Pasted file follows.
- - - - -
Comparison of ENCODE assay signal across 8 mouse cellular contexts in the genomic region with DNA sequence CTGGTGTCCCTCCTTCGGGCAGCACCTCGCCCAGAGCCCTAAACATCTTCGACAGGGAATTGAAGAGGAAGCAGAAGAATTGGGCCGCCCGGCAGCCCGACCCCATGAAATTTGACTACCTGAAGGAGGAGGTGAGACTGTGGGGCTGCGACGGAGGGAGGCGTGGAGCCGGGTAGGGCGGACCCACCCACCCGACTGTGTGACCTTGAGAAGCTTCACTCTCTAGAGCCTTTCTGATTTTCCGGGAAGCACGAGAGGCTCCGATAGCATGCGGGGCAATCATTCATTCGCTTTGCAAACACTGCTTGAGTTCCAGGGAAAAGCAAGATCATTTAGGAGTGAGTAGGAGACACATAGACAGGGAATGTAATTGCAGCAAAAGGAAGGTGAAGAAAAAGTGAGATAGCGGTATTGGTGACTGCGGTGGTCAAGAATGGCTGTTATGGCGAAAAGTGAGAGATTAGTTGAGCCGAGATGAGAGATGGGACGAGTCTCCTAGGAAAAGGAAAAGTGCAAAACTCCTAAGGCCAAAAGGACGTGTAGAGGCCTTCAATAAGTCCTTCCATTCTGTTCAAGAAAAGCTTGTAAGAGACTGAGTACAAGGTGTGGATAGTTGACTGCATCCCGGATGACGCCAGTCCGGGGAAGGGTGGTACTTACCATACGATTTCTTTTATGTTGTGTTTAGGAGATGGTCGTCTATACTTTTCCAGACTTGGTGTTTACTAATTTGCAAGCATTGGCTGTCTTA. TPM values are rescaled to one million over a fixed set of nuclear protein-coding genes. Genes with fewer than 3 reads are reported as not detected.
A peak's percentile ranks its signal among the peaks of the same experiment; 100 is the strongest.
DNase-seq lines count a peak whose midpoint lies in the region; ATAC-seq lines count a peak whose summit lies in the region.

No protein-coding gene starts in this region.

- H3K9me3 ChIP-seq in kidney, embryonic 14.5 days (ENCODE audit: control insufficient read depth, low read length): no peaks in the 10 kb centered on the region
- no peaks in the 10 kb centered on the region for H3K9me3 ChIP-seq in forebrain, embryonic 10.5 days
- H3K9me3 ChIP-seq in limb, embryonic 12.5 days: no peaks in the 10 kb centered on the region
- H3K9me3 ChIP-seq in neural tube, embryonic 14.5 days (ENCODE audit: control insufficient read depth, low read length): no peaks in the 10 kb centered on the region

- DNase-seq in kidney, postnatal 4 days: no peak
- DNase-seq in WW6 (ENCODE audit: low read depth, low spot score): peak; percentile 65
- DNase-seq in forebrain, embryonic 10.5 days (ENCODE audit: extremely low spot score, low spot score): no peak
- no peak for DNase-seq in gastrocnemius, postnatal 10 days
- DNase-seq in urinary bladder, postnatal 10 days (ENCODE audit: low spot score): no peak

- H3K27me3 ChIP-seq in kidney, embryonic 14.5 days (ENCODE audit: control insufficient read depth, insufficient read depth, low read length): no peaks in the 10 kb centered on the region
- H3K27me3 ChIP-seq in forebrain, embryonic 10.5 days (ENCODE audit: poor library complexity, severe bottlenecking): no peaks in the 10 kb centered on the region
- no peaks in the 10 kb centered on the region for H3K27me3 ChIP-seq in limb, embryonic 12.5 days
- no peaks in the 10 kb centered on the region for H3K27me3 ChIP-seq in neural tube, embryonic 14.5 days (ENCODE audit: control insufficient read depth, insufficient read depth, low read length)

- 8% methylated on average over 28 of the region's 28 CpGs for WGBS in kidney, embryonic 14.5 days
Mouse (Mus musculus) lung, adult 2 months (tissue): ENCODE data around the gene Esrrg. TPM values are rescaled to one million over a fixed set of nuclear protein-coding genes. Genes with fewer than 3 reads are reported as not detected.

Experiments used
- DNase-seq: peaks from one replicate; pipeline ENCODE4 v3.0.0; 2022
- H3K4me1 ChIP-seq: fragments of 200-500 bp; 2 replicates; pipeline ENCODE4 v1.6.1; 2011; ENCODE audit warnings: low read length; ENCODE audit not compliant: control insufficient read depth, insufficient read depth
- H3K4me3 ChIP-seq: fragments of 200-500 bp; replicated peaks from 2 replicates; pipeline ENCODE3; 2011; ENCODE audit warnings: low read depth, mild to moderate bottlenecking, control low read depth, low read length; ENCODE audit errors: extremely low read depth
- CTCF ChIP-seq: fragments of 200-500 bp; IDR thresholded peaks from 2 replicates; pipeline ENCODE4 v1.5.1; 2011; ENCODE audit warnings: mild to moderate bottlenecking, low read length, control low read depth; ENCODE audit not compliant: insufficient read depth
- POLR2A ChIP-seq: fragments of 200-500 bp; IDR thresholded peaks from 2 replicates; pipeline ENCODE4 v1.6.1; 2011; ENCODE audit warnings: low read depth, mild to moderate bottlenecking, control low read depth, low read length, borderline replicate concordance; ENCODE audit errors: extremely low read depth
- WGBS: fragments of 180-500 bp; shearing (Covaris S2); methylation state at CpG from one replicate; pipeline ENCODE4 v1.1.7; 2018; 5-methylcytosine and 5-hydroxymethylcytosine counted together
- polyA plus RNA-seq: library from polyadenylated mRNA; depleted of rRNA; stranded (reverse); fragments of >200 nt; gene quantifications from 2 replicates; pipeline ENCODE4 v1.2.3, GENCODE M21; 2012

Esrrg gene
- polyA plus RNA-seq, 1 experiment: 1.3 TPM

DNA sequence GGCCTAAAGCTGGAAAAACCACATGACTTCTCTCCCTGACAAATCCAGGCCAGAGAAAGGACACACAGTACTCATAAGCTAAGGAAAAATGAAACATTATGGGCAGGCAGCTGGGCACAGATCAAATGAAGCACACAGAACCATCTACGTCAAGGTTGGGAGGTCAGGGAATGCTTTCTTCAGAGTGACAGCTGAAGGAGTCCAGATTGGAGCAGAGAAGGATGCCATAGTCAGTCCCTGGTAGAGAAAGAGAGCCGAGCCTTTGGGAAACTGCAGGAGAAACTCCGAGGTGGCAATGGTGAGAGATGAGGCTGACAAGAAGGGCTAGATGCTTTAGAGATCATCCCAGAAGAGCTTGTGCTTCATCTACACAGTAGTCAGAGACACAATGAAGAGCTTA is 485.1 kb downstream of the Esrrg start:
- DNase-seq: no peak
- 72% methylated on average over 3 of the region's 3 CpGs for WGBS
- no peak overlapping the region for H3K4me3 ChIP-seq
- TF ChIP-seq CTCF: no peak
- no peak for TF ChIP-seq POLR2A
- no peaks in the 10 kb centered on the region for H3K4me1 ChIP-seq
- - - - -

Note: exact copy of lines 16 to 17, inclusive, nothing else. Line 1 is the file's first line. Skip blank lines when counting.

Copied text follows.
- no peaks in the 10 kb centered on the region for H3K27me3 ChIP-seq in limb, embryonic 12.5 days
- no peaks in the 10 kb centered on the region for H3K27me3 ChIP-seq in neural tube, embryonic 14.5 days (ENCODE audit: control insufficient read depth, insufficient read depth, low read length)